As countless live events have had to be moved online and organizations have launched digital programs to engage audiences unable to travel, it's left many planners asking themselves: How much should I be charging for this?
It's a question that raises a number of other related questions around pricing strategies, such as whether your attendees will be willing to pay even close to what they paid for an in-person event when it's now online-only, whether more content needs to be added to justify the price and if the same price should be charged for all attendees. It also raises legal and tax questions around whether and for what events sales tax should be charged.
To help answer these questions, we drew on expert insight from experts in events and pricing strategies as well as sales tax for live events. Among their suggestions:
Don't Call it "Free"
During the webcast "Pricing and Sponsorship for Virtual Events," part of 360 Live Media's Event Innovators Exchange series of webcasts, Beth Surmont, director of experience design for 360 Live Media, outlined strategies for pricing and other monetary questions related to events. She urged planners to excise the word "free" from their marketing language. In part, this is due to financial necessity: Organizations must seek some ways to recoup money lost from their live events that have moved online. But it's also because, as Surmont put it, "meaning comes from sacrifice."
"Your event has value associated with it," said Surmont. "If you just put your event online and don't charge anything for it, it loses some meaning in the eye of the attendee."
But Surmont clarified that that does not mean a planner has to charge a registration fee. An organizer can say it has a "$100 value," for instance, but attendees will not be charged because that was underwritten by the sponsor, covered by a grant or provided due to the generosity of the host. Or attendees might view the program free of charge by doing something in exchange, such as watching a sponsor video or taking a meeting with a supplier (following the hosted-buyer approach). The point is, while it may not cost participants to attend, it is not "free."
Consider Attendees' Situations
Surmont acknowledged that with this situation evolving so quickly, there are no set best practices when it comes to pricing.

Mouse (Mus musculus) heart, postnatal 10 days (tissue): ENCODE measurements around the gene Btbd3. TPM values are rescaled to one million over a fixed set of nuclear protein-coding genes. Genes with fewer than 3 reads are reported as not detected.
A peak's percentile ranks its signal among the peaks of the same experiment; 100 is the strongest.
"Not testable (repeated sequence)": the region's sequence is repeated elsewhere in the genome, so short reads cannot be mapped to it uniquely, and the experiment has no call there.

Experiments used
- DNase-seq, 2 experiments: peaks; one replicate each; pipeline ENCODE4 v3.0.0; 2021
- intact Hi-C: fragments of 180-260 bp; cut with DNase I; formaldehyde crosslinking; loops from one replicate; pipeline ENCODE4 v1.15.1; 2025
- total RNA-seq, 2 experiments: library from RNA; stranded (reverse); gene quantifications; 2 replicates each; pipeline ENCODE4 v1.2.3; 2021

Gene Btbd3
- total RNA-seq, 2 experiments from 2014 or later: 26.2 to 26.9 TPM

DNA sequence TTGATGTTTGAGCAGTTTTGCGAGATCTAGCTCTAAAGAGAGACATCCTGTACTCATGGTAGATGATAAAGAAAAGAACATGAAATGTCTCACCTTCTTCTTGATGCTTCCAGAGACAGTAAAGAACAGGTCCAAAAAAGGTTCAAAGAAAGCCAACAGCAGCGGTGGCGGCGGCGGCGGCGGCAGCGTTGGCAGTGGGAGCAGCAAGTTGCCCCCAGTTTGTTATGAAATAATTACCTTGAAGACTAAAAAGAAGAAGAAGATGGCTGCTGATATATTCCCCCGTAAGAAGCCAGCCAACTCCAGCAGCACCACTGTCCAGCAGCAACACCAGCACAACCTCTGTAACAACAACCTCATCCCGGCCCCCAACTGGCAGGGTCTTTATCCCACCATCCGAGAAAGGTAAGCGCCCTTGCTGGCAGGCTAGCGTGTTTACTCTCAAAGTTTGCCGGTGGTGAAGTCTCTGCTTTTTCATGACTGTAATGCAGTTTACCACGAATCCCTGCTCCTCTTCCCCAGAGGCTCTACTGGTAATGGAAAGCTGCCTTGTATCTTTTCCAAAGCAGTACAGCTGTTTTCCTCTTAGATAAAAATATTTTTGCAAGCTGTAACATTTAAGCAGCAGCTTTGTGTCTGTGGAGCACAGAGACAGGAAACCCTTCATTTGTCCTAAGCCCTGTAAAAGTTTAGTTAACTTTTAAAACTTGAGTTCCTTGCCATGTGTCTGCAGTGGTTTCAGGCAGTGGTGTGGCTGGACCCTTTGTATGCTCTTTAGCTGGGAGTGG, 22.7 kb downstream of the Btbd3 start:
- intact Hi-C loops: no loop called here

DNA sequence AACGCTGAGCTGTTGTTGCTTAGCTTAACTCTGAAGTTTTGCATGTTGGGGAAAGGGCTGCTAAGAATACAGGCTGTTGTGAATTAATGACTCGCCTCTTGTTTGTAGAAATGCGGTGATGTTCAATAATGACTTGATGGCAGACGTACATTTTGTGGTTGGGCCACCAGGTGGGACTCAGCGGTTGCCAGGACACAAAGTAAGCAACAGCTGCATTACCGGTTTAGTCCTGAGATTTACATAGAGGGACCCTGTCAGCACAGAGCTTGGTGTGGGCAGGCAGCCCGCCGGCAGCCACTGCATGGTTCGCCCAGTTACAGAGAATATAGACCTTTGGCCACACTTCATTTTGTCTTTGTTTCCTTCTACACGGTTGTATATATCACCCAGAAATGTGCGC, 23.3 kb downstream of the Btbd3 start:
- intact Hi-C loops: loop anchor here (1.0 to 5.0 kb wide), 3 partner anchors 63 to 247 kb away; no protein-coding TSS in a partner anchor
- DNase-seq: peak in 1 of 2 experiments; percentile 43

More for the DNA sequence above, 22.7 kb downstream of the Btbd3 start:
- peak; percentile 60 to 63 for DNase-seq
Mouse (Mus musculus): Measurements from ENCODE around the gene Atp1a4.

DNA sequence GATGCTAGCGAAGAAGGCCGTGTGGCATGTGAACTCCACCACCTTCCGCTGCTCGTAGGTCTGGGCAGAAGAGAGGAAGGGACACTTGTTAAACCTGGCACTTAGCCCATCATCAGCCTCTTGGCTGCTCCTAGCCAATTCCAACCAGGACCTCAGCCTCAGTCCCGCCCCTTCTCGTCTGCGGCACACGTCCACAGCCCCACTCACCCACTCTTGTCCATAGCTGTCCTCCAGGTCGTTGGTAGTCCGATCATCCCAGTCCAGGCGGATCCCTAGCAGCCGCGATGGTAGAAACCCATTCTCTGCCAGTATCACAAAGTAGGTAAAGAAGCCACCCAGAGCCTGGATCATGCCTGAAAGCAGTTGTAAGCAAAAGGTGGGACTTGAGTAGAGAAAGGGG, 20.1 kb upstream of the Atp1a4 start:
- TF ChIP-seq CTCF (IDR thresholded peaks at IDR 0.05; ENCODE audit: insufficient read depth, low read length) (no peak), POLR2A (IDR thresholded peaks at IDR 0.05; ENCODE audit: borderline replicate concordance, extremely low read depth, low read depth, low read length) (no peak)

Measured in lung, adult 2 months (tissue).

"We're seeing everything from free events to those that are their original registration rate — and everything in between," she said.
For that reason, it is important for planners to consider the specific situation of their audience when determining a price. Some industries or specific roles have felt only been minimal impact, without high numbers of jobs lost or furloughed, while others have been severely debilitated. While an event organizer for a stable industry could reasonably charge a few hundred dollars to attend an online conference, one aimed at an audience where companies are freezing spending and there are extensive layoffs could not in good conscience (or good business) expect attendees to spring for the cost of a pricey webcast.
In cases where it's hard for an organizer to generalize about the financial situation of attendees, Surmont suggested considering a "pay what you can" policy.
"If you can pay a little bit more, that's great and it means you're helping somebody else," she said.
Determine if Sales Tax Should Be Charged
Sales tax must be taken into consideration when pricing a digital event. While in-person events are relatively straightforward (taxes are charged based on the rate of the state in which they're held), it's more complicated for virtual events, varying by state and size of the event. Most small virtual events won't meet the economic threshold for annual revenue to be legally obligated to collect sales tax. Swoogo, an event-marketing platform, offers a state-by-state guide for these revenue thresholds, which generally range from $100,000 to $250,000 (with the exceptions of Oklahoma, Pennsylvania and Washington, where the threshold is just $10,000).
A planner will also have to take into account the relevant states' "economic nexus" rules — the guidelines that dictate how much "activity" that a business must have in a given state in order to be expected to pay sales taxes there. That activity could, for example, be based on the number of transactions or amount of revenue generated in that state.